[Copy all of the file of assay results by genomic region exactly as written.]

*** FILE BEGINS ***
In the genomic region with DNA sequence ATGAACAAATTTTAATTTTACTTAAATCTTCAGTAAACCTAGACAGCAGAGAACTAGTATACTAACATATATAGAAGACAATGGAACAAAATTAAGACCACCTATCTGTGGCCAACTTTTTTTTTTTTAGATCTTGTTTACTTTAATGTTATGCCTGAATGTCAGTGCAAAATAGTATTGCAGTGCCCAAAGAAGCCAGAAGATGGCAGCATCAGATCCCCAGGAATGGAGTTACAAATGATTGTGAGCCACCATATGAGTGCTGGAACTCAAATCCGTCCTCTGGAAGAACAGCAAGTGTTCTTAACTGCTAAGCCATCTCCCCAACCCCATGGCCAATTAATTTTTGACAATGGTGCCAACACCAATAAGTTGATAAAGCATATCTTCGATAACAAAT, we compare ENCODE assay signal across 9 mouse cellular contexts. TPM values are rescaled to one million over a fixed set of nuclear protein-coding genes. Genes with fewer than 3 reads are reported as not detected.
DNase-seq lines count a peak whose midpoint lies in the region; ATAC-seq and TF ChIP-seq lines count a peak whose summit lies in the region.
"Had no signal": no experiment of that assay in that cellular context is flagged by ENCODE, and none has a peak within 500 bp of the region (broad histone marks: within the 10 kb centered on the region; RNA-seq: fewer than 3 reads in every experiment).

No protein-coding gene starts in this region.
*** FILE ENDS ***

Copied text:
In the genomic region with DNA sequence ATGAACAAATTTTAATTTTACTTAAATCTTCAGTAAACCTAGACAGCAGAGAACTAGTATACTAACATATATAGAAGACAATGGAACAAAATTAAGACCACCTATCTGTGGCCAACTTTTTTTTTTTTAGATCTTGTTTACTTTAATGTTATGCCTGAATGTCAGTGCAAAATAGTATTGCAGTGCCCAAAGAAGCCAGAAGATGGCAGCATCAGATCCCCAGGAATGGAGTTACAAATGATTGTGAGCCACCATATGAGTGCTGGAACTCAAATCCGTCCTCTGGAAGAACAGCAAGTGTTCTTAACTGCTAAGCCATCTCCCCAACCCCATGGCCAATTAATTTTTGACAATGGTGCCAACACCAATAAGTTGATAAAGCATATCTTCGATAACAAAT, we compare ENCODE assay signal across 9 mouse cellular contexts. TPM values are rescaled to one million over a fixed set of nuclear protein-coding genes. Genes with fewer than 3 reads are reported as not detected.
DNase-seq lines count a peak whose midpoint lies in the region; ATAC-seq and TF ChIP-seq lines count a peak whose summit lies in the region.
"Had no signal": no experiment of that assay in that cellular context is flagged by ENCODE, and none has a peak within 500 bp of the region (broad histone marks: within the 10 kb centered on the region; RNA-seq: fewer than 3 reads in every experiment).

No protein-coding gene starts in this region.